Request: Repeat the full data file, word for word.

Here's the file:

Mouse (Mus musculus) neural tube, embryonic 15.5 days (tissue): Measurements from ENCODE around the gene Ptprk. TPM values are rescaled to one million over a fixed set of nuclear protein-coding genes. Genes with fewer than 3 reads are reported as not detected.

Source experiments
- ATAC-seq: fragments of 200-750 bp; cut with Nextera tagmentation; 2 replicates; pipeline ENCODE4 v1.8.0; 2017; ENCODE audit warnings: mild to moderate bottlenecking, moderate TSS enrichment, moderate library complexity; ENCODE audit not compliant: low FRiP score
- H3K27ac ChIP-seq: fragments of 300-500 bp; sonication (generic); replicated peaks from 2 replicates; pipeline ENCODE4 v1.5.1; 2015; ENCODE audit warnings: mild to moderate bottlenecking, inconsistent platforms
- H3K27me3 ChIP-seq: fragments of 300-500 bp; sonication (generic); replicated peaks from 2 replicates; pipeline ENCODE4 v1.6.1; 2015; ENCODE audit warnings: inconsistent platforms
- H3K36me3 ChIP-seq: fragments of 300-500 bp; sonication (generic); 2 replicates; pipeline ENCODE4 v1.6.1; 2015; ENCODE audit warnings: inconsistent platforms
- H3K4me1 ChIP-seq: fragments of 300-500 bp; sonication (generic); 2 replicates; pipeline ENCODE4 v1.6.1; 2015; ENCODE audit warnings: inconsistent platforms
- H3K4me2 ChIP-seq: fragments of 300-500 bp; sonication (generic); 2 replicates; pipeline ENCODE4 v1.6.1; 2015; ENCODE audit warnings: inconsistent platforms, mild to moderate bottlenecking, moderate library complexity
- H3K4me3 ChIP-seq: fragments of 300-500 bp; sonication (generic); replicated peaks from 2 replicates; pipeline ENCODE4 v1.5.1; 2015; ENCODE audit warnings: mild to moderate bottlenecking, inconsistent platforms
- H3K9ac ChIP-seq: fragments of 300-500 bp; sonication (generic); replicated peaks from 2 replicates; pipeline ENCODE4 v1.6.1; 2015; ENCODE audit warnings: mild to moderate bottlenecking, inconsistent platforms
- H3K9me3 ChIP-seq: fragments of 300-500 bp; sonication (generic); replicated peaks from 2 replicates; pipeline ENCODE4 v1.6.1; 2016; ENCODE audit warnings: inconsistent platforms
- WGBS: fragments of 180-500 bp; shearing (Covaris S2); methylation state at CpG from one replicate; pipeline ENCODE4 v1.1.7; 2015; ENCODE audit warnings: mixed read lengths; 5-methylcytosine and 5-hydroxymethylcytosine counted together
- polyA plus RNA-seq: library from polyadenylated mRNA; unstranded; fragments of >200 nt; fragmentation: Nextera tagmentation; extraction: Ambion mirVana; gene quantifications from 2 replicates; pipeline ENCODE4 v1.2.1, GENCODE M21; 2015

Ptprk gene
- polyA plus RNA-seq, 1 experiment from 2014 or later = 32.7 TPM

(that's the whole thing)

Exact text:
Mouse (Mus musculus) neural tube, embryonic 15.5 days (tissue): Measurements from ENCODE around the gene Ptprk. TPM values are rescaled to one million over a fixed set of nuclear protein-coding genes. Genes with fewer than 3 reads are reported as not detected.

Source experiments
- ATAC-seq: fragments of 200-750 bp; cut with Nextera tagmentation; 2 replicates; pipeline ENCODE4 v1.8.0; 2017; ENCODE audit warnings: mild to moderate bottlenecking, moderate TSS enrichment, moderate library complexity; ENCODE audit not compliant: low FRiP score
- H3K27ac ChIP-seq: fragments of 300-500 bp; sonication (generic); replicated peaks from 2 replicates; pipeline ENCODE4 v1.5.1; 2015; ENCODE audit warnings: mild to moderate bottlenecking, inconsistent platforms
- H3K27me3 ChIP-seq: fragments of 300-500 bp; sonication (generic); replicated peaks from 2 replicates; pipeline ENCODE4 v1.6.1; 2015; ENCODE audit warnings: inconsistent platforms
- H3K36me3 ChIP-seq: fragments of 300-500 bp; sonication (generic); 2 replicates; pipeline ENCODE4 v1.6.1; 2015; ENCODE audit warnings: inconsistent platforms
- H3K4me1 ChIP-seq: fragments of 300-500 bp; sonication (generic); 2 replicates; pipeline ENCODE4 v1.6.1; 2015; ENCODE audit warnings: inconsistent platforms
- H3K4me2 ChIP-seq: fragments of 300-500 bp; sonication (generic); 2 replicates; pipeline ENCODE4 v1.6.1; 2015; ENCODE audit warnings: inconsistent platforms, mild to moderate bottlenecking, moderate library complexity
- H3K4me3 ChIP-seq: fragments of 300-500 bp; sonication (generic); replicated peaks from 2 replicates; pipeline ENCODE4 v1.5.1; 2015; ENCODE audit warnings: mild to moderate bottlenecking, inconsistent platforms
- H3K9ac ChIP-seq: fragments of 300-500 bp; sonication (generic); replicated peaks from 2 replicates; pipeline ENCODE4 v1.6.1; 2015; ENCODE audit warnings: mild to moderate bottlenecking, inconsistent platforms
- H3K9me3 ChIP-seq: fragments of 300-500 bp; sonication (generic); replicated peaks from 2 replicates; pipeline ENCODE4 v1.6.1; 2016; ENCODE audit warnings: inconsistent platforms
- WGBS: fragments of 180-500 bp; shearing (Covaris S2); methylation state at CpG from one replicate; pipeline ENCODE4 v1.1.7; 2015; ENCODE audit warnings: mixed read lengths; 5-methylcytosine and 5-hydroxymethylcytosine counted together
- polyA plus RNA-seq: library from polyadenylated mRNA; unstranded; fragments of >200 nt; fragmentation: Nextera tagmentation; extraction: Ambion mirVana; gene quantifications from 2 replicates; pipeline ENCODE4 v1.2.1, GENCODE M21; 2015

Ptprk gene
- polyA plus RNA-seq, 1 experiment from 2014 or later = 32.7 TPM